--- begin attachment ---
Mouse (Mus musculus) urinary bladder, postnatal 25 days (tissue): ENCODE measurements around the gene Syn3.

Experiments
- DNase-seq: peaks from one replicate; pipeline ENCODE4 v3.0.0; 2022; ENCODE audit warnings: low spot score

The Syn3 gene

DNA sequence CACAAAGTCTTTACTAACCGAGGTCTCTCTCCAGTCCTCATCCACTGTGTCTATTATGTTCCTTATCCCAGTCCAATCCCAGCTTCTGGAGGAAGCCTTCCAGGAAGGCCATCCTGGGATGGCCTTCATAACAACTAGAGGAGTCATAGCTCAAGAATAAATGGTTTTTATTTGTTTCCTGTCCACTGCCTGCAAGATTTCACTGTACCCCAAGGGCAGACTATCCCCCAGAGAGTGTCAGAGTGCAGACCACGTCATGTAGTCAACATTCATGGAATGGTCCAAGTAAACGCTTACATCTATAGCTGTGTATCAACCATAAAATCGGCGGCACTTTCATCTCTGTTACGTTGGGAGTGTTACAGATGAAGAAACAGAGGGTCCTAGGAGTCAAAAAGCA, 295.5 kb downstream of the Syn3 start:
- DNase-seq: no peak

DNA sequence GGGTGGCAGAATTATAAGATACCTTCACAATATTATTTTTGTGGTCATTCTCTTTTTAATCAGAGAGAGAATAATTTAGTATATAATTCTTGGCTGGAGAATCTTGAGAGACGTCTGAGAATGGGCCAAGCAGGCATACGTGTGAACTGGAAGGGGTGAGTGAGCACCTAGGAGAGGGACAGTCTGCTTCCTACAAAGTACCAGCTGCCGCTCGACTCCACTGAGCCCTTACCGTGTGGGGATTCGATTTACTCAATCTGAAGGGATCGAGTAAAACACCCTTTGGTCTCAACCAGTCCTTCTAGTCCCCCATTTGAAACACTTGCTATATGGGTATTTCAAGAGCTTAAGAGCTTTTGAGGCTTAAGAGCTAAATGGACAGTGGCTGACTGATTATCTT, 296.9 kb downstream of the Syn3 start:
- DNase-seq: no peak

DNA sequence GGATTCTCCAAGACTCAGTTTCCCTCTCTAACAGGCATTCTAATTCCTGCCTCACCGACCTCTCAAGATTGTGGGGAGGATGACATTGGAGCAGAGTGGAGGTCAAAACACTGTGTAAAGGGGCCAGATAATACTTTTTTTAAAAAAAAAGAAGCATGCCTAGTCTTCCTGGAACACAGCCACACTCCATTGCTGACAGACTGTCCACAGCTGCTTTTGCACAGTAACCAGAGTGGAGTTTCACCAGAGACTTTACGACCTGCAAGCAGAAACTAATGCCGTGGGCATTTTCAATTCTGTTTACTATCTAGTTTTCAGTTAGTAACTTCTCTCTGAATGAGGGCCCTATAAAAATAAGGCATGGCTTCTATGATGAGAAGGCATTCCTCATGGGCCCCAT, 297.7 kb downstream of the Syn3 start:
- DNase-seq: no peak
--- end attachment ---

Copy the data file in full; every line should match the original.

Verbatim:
Mouse (Mus musculus) urinary bladder, postnatal 25 days (tissue): ENCODE measurements around the gene Syn3.

Experiments
- DNase-seq: peaks from one replicate; pipeline ENCODE4 v3.0.0; 2022; ENCODE audit warnings: low spot score

The Syn3 gene

DNA sequence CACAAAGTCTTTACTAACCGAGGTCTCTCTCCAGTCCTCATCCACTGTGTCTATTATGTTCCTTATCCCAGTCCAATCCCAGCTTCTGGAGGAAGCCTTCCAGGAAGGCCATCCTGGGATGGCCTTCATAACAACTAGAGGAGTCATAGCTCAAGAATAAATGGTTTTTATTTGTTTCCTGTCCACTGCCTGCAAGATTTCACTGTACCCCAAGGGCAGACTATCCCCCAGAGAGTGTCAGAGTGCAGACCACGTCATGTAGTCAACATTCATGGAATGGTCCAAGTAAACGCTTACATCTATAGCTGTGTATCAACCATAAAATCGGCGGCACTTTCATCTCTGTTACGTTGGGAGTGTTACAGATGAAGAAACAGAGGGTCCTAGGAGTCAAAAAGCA, 295.5 kb downstream of the Syn3 start:
- DNase-seq: no peak

DNA sequence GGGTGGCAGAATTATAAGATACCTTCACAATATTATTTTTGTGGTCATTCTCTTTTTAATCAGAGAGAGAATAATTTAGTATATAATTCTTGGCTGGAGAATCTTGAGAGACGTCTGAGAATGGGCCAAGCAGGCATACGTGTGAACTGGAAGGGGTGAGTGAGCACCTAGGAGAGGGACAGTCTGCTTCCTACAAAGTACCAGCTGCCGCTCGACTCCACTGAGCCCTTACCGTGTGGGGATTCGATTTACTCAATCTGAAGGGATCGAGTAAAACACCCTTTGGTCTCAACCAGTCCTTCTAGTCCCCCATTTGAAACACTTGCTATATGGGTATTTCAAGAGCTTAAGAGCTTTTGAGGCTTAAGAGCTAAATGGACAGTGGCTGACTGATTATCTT, 296.9 kb downstream of the Syn3 start:
- DNase-seq: no peak

DNA sequence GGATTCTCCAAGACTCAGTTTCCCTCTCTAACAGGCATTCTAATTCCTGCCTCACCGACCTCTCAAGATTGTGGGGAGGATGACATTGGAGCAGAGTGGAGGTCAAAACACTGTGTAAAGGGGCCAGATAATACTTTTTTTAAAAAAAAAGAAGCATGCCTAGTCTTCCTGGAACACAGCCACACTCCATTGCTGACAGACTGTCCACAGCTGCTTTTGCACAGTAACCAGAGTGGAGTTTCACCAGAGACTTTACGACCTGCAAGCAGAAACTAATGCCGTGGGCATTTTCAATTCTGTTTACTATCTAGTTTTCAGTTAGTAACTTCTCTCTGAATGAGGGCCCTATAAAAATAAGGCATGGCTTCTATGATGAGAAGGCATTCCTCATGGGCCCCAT, 297.7 kb downstream of the Syn3 start:
- DNase-seq: no peak